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My Grandmother’s Lentil soup (מרק עדשים)

My grandmother’s lentil soup is also my mother’s lentil soup. She learned how to make it from my grandmother. And I learned how to make it from it's also my soup!

Lentil soup apparently goes way back, so way back that it is actually mentioned in the bible! I won't take the liberty to mention by whom, but who knew?

The aroma of this delicious soup when I walked in the house, my grandmother's or my mother's house, was so amazing on a cold wintery day. I still smell it every time I cook this soup. It takes me back to being a child when I was only willing to eat one soup, my mother's lentil soup.

In Egypt the soup is commonly puréed and is usually consumed in the winter. Since my grandmother was an Egyptian jew this is the way I am accustomed to making it. My mother used a "moulin" which is a food mill. She bought me one too that I used for years. But eventually a few years ago I moved on to a stick hand blender. It has become my best friend!

But this is not only about the lentil soup for me.

The blue soup plate that lays on top of the blue dinner plate is also very special to me, along with the memory of this soup. They belonged to my mother.

I moved to England in the 60s with my parents for 7 years before going back to my homeland of Israel. It was a cold, snowy year, apparently the coldest winter in 20 years. So we were told everywhere we went.

Coming from a tiny Mediterranean village in the Galilee region of Israel, this was not just a culture shock, but a physical one too! Not only did I not know one single word of English, but I also was not accustomed to this dramatic climate change.

The first dinner set that my father went out to buy, (he was the only one that spoke English when we arrived) was this blue and white set. My mother was ecstatic when she saw this, telling us that those same dishes were the ones her mother had pre Holocust in Czechoslovakia. Growing up, every time she served food in these dishes she mentioned that they were just like her mother's dishes and the food tasted better in them.

I may not have agreed as a child, but now I can tell you for sure that the food tastes better in these plates that belonged to my mother.

So let me show you how to make this soup full of goodness!

This is what you will need: All spices can be adjusted to taste

1 tablespoon Osem chicken flavored soup mix (it's vegan) or any bouillon soup mix you like 3 tablespoons olive oil

1lb orange dry lentils (some call them red lentils) or any lentils you prefer

½ cup chopped parsley, cilantro or both (I use both)

A few basil leaves for garnish (optional)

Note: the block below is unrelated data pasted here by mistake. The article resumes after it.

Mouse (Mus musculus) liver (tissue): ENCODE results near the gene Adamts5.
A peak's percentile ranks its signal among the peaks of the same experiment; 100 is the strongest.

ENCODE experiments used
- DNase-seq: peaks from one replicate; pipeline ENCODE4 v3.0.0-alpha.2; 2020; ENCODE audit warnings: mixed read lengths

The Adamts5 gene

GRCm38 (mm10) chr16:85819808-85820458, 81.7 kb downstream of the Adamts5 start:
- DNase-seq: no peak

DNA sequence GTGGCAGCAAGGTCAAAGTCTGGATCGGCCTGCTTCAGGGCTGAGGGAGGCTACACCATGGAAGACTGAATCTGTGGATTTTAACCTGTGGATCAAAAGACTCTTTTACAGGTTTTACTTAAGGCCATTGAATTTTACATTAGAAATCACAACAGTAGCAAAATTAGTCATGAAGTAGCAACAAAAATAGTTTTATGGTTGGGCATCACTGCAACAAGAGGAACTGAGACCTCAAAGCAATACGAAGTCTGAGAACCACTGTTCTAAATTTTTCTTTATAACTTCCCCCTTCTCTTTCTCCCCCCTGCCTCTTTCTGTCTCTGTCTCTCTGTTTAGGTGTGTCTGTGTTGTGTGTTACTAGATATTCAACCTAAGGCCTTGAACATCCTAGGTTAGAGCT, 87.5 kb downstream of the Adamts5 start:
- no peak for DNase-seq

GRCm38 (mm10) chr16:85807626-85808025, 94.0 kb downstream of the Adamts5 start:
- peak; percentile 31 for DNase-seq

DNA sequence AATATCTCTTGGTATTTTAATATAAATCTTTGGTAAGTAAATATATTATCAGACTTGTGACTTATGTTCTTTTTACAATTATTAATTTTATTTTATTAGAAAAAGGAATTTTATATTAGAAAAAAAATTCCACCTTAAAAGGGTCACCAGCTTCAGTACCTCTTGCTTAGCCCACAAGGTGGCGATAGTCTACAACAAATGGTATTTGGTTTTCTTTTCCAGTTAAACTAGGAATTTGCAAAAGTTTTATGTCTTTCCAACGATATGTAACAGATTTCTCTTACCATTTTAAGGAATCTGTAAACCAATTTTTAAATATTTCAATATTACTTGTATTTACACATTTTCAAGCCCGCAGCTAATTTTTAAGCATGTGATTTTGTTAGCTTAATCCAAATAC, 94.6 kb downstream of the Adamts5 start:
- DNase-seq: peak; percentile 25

1 teaspoon paprika

1 teaspoon cumin

3 cloves garlic, crushed

½ teaspoon turmeric

½ teaspoon ground black pepper

3 carrots peeled and cut into cubes

1 small sweet potato peeled and cut into cubes

1 large onion chopped

Water to cover lentils

Osem is an Israeli bouillon vegan chicken flavor soup mix (there is also a real chicken flavor available) that adds a really good flavor to soups. I grew up with it as did my kids and I believe no soup should go without it. It is available through my link at the bottom of the page but you can get it at most supermarkets nowadays in the International isle of the Jewish food section.

Rinse dry lentils in cold water, pick out any foreign bits and pieces that are sometimes mixed with dry lentils, drain and place in a large pot. Add enough water to cover about an inch and a half above the lentils. Bring to a boil, cover and simmer for 30 minutes on low to medium heat.

In a pan heat oil and fry onions until they are translucent and a yellow-light brown color. Add dry spices, stir and sauté for 2-3 minutes. Add parsley and cilantro. Stir in with spice mix. Add chopped garlic, mix and add cubed carrots and potato. Mix all ingredients well and cook for about 5 minutes. Sautéing all the spices with the onions and garlic before adding them to your soup opens up their flavors.

Add all sautéed ingredients to your soup, if water has been absorbed too much add a little more. Cook soup covered on low to medium heat for another 15 to 20 minutes until carrots and potatoes are soft.

Turn off heat and with a stick hand blender purée the soup but not to a super smooth pulp. I usually stop short of smoothness, I like a few little bits of carrots or lentils to remain mixed in the soup. It gives it a better texture and flavor. Of course if you like a very smooth and creamy soup just purée it more. Add basil leaves in the middle of each plate for garnish and an added delicate flavor.

Enjoy this great tasting soup on a nasty cold day with a fat slice of fresh bread and butter. Oh, and it's vegan too!

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Shoshy Roback
Shoshy Roback

Awe... thank you so much!! That makes me really happy to hear 🥰


Joyce Bentley
Joyce Bentley

You are a great teacher. I could almost smell this delicious and nutritious soup as you described it. My aunt makes it all the time. She calls it her 'eye soup' because she adds turmeric to it to help her macular degeneration. We have more in common than I imagined!

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